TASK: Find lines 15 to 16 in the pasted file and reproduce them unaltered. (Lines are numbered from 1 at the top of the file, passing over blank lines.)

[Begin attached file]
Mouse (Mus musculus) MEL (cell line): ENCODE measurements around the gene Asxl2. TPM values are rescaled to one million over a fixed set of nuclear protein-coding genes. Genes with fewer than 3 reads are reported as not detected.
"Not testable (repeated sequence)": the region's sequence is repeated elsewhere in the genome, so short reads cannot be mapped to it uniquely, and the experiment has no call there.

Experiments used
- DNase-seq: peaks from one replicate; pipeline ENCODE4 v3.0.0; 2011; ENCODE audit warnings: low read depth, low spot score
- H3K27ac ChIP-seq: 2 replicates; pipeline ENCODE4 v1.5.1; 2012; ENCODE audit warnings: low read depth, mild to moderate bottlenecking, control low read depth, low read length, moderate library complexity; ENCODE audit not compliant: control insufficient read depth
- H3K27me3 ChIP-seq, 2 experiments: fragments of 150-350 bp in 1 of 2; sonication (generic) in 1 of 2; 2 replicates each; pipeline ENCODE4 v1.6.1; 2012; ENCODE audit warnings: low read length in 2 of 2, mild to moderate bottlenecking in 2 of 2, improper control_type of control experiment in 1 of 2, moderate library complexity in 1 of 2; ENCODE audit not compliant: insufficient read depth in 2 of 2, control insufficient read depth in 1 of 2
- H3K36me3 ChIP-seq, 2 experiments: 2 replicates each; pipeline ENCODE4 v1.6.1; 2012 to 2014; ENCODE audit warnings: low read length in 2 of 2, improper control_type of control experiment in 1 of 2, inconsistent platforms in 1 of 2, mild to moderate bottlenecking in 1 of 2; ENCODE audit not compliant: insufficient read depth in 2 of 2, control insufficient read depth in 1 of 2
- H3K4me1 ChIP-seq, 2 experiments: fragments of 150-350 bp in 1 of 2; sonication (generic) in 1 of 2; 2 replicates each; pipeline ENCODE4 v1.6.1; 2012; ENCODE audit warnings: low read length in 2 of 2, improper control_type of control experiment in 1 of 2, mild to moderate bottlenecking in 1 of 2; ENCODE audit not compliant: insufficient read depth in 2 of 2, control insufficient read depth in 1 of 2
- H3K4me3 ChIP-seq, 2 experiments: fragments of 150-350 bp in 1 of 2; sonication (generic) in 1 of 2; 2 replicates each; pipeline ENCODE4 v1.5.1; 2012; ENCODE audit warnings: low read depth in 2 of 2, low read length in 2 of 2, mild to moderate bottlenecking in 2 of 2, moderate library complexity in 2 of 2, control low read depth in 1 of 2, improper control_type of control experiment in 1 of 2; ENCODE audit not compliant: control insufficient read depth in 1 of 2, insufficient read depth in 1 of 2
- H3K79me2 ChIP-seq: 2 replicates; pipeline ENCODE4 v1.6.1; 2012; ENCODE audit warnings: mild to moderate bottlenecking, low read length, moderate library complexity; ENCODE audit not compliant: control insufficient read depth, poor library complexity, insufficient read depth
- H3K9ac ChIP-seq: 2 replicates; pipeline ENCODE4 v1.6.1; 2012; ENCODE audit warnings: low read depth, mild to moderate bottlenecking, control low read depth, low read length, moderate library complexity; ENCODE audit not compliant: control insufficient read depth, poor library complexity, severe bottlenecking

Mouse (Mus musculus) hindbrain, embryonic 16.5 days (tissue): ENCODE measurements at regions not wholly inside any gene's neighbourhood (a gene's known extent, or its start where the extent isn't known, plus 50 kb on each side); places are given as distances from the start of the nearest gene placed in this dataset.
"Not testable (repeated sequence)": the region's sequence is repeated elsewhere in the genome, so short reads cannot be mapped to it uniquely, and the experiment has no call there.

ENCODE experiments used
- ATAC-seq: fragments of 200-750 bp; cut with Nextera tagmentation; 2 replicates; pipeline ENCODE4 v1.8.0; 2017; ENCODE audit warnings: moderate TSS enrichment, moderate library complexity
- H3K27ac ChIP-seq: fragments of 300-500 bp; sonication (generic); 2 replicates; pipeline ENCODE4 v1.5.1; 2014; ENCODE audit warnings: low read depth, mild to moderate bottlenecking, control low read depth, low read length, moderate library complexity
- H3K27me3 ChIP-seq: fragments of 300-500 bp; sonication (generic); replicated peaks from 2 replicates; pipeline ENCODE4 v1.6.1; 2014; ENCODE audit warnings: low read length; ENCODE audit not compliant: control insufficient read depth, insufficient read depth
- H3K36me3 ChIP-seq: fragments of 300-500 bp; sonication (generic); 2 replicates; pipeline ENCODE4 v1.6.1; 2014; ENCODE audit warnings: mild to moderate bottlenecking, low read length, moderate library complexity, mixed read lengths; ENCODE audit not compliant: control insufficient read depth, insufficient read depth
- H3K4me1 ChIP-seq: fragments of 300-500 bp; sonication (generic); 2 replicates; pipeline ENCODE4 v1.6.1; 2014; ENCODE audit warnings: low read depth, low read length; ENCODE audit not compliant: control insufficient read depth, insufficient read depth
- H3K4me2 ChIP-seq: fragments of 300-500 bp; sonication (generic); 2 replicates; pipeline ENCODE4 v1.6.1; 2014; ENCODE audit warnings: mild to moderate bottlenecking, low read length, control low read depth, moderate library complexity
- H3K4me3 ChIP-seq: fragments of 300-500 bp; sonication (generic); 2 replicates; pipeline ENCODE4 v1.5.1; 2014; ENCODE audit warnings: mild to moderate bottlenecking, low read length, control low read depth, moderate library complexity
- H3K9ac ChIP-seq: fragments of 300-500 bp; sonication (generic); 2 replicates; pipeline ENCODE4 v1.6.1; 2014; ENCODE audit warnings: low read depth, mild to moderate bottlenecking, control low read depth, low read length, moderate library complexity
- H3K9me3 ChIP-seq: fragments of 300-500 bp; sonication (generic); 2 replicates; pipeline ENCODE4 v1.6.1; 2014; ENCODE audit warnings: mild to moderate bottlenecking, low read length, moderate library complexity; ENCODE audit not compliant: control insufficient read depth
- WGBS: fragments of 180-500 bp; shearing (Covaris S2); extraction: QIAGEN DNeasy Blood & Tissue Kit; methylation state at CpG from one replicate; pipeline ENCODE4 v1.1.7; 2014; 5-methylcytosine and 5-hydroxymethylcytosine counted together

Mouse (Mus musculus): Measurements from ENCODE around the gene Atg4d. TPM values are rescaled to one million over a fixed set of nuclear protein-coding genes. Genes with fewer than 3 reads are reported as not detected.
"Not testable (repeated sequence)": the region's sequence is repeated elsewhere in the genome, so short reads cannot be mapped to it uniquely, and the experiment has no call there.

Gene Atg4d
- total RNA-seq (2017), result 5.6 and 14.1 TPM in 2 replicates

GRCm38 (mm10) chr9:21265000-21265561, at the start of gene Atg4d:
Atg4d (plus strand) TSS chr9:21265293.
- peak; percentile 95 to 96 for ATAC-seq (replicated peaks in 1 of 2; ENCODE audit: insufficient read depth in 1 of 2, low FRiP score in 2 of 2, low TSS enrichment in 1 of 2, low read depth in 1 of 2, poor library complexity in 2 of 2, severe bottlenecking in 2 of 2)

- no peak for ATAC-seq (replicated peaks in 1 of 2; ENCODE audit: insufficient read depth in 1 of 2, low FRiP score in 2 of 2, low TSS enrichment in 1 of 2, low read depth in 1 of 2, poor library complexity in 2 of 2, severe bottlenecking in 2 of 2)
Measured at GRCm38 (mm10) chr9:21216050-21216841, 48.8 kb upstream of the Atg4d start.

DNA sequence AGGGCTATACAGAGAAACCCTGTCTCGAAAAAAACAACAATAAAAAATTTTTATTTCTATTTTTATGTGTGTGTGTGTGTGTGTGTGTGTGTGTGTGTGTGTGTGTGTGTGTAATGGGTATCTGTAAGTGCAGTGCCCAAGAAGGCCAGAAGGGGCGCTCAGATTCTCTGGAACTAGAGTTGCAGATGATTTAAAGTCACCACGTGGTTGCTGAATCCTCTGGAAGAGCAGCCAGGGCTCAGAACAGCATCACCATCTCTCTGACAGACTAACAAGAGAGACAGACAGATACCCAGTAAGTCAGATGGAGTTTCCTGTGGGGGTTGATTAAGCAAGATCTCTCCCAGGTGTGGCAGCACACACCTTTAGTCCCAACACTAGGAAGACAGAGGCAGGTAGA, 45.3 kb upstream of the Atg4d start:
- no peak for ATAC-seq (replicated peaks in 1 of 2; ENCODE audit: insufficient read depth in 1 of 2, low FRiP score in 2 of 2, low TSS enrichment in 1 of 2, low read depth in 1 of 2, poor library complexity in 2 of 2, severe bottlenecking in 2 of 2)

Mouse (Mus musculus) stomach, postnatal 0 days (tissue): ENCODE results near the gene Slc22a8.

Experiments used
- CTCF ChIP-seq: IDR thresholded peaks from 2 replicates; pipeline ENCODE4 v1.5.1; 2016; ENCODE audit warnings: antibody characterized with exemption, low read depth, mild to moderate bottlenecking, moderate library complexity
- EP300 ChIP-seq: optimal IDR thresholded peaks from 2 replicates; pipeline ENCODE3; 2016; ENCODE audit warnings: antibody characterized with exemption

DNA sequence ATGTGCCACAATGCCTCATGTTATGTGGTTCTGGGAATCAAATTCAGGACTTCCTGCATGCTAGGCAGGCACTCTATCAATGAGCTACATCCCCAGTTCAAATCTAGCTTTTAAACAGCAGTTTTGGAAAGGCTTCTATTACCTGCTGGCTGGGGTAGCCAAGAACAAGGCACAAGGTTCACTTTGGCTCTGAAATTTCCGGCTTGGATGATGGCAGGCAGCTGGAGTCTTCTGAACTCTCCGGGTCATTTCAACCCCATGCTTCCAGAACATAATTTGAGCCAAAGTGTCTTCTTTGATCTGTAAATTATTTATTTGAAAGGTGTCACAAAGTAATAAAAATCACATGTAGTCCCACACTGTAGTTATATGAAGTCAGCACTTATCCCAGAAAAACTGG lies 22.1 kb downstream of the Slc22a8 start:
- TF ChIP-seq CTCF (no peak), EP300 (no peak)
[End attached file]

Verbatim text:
- ATAC-seq: fragments of 200-750 bp; cut with Nextera tagmentation; 2 replicates; pipeline ENCODE4 v1.8.0; 2017; ENCODE audit warnings: moderate TSS enrichment, moderate library complexity
- H3K27ac ChIP-seq: fragments of 300-500 bp; sonication (generic); 2 replicates; pipeline ENCODE4 v1.5.1; 2014; ENCODE audit warnings: low read depth, mild to moderate bottlenecking, control low read depth, low read length, moderate library complexity